Curated Optogenetic Publication Database

Search precisely and efficiently by using the advantage of the hand-assigned publication tags that allow you to search for papers involving a specific trait, e.g. a particular optogenetic switch or a host organism.

Showing 1 - 3 of 3 results
1.

Split Cas9, not hairs - advancing the therapeutic index of CRISPR technology.

blue LOV domains Review
Biotechnol J, 5 Jan 2018 DOI: 10.1002/biot.201700432 Link to full text
Abstract: The discovery that the bacterial CRISPR/Cas9 system can be translated into mammalian cells continues to have an unprecedented impact on the biomedical research community, as it largely facilitates efforts to experimentally interrogate or therapeutically modify the cellular genome. In particular, CRISPR promises the ability to correct disease-associated genetic defects, or to target and destroy invading foreign DNA, in a simple, efficient and selective manner directly in affected human cells or tissues. Here, we highlight a set of exciting new strategies that aim at further increasing the therapeutic index of CRISPR technologies, by reducing the size of Cas9 expression cassettes and thus enhancing their compatibility with viral gene delivery vectors. Specifically, we discuss the concept of splitCas9 whereby the Cas9 holo-protein is segregated into two parts that are expressed individually and reunited in the cell by various means, including use of (i) the gRNA as a scaffold for Cas9 assembly, (ii) the rapamycin-controlled FKBP/FRB system, (iii) the light-regulated Magnet system, or (iv) inteins. We describe how these avenues, despite pursuing the identical aim, differ in critical features comprising the extent of spatio-temporal control of CRISPR activity, and discuss additional improvements to their efficiency or specificity that should foster their clinical translation.
2.

Optogenetic control of signaling in mammalian cells.

blue cyan red UV BLUF domains Cryptochromes Fluorescent proteins LOV domains Phytochromes UV receptors Review
Biotechnol J, 12 Sep 2014 DOI: 10.1002/biot.201400077 Link to full text
Abstract: Molecular signals are sensed by their respective receptors and information is transmitted and processed by a sophisticated intracellular network controlling various biological functions. Optogenetic tools allow the targeting of specific signaling nodes for a precise spatiotemporal control of downstream effects. These tools are based on photoreceptors such as phytochrome B (PhyB), cryptochrome 2, or light-oxygen-voltage-sensing domains that reversibly bind to specific interaction partners in a light-dependent manner. Fusions of a protein of interest to the photoreceptor or their interaction partners may enable the control of the protein function by light-mediated dimerization, a change of subcellular localization, or due to photocaging/-uncaging of effectors. In this review, we summarize the photoreceptors and the light-based mechanisms utilized for the modulation of signaling events in mammalian cells focusing on non-neuronal applications. We discuss in detail optogenetic tools and approaches applied to control signaling events mediated by second messengers, Rho GTPases and growth factor-triggered signaling cascades namely the RAS/RAF and phosphatidylinositol-3-kinase pathways. Applying the latest generation of optogenetic tools allows to control cell fate decisions such as proliferation and differentiation or to deliver therapeutic substances in a spatiotemporally controlled manner.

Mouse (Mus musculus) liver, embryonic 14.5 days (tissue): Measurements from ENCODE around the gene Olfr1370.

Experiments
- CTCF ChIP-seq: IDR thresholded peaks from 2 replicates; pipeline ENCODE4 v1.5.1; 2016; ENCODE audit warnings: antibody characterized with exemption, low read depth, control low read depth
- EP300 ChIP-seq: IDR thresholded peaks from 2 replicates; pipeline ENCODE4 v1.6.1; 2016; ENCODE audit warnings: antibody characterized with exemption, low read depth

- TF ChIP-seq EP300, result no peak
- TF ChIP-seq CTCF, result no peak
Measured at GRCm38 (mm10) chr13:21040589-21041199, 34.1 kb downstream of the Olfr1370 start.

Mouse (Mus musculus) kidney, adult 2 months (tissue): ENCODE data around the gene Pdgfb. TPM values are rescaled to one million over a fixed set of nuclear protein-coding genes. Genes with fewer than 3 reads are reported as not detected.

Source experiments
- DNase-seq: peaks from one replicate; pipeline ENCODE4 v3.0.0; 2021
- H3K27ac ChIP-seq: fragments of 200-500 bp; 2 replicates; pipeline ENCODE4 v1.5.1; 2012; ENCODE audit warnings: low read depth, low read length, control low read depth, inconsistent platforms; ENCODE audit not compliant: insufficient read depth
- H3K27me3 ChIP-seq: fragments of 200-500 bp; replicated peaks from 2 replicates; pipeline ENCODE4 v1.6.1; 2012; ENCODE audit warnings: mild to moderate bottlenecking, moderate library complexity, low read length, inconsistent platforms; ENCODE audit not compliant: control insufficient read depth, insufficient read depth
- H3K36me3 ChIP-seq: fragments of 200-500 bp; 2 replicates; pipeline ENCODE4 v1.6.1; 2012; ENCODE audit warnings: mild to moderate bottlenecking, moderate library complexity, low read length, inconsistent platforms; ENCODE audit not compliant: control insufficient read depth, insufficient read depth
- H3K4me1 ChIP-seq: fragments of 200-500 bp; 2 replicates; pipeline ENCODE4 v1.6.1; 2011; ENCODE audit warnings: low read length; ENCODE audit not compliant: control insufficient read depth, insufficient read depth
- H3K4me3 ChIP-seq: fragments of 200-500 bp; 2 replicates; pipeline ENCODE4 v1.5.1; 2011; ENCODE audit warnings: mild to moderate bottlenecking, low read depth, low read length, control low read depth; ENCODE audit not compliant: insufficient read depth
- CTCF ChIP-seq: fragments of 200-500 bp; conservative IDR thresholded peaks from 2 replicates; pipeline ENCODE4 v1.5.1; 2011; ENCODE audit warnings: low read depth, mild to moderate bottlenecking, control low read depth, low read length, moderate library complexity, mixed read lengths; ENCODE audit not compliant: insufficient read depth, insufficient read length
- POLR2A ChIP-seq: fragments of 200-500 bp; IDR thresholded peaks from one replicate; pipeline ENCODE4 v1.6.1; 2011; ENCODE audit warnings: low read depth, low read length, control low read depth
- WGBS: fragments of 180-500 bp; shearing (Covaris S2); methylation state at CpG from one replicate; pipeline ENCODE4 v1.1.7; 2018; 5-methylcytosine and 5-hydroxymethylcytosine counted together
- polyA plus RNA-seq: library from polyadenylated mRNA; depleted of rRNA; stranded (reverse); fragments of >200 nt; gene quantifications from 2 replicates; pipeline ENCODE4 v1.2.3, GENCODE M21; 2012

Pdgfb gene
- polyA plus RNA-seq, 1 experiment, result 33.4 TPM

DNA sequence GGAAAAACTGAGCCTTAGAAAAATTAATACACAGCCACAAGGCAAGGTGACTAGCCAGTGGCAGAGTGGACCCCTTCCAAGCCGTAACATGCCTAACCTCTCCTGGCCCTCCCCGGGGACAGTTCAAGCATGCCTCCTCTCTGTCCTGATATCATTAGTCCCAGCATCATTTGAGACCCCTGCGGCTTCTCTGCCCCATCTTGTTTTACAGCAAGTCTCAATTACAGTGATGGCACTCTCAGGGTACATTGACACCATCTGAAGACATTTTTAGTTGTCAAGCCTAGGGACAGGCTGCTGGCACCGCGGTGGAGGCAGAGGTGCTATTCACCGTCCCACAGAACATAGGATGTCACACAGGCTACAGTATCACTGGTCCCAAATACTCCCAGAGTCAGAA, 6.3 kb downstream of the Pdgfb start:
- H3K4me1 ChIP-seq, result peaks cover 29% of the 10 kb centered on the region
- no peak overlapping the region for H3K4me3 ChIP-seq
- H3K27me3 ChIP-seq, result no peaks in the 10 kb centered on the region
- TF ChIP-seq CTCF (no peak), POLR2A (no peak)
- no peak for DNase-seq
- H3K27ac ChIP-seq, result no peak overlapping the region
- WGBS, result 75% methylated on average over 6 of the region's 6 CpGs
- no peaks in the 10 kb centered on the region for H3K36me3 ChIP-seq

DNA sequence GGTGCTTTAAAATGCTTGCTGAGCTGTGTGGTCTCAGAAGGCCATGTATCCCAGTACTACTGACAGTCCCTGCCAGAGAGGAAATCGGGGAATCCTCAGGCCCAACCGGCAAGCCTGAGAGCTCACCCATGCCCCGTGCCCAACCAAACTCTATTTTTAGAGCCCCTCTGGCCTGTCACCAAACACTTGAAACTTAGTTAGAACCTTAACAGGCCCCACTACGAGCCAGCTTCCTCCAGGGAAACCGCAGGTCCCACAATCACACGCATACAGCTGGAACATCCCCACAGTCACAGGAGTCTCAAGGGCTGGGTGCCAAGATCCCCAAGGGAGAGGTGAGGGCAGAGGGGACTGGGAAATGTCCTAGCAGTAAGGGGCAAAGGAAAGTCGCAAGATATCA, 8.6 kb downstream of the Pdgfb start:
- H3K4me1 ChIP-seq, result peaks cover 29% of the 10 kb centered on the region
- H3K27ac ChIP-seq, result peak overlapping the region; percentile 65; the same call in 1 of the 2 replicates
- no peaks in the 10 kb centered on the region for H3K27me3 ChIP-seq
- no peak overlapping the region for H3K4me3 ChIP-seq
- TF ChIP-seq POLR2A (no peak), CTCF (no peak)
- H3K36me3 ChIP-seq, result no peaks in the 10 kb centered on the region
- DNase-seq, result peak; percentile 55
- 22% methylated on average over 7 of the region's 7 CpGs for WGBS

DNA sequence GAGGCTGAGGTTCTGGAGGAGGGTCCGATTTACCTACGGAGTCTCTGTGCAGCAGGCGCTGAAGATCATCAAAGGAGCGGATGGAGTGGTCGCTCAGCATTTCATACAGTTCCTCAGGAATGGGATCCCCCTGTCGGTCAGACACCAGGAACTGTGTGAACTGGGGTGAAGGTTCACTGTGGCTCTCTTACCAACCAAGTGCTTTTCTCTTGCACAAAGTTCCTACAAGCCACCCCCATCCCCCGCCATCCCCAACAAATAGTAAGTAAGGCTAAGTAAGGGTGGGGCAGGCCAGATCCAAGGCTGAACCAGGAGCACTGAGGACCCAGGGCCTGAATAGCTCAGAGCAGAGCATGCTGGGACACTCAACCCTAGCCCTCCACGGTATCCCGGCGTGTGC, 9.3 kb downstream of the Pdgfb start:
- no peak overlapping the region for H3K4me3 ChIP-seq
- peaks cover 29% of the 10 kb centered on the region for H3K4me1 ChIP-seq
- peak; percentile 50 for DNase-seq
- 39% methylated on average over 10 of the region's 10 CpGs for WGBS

3.

Genetically engineered light sensors for control of bacterial gene expression.

blue green red Cyanobacteriochromes Fluorescent proteins LOV domains Phytochromes Review
Biotechnol J, 7 Jun 2011 DOI: 10.1002/biot.201100091 Link to full text
Abstract: Light of different wavelengths can serve as a transient, noninvasive means of regulating gene expression for biotechnological purposes. Implementation of advanced gene regulatory circuits will require orthogonal transcriptional systems that can be simultaneously controlled and that can produce several different control states. Fully genetically encoded light sensors take advantage of the favorable characteristics of light, do not need the supplementation of any chemical inducers or co-factors, and have been demonstrated to control gene expression in Escherichia coli. Herein, we review engineered light-sensor systems with potential for in vivo regulation of gene expression in bacteria, and highlight different means of extending the range of available light input and transcriptional output signals. Furthermore, we discuss advances in multiplexing different light sensors for achieving multichromatic control of gene expression and indicate developments that could facilitate the construction of efficient systems for light-regulated, multistate control of gene expression.
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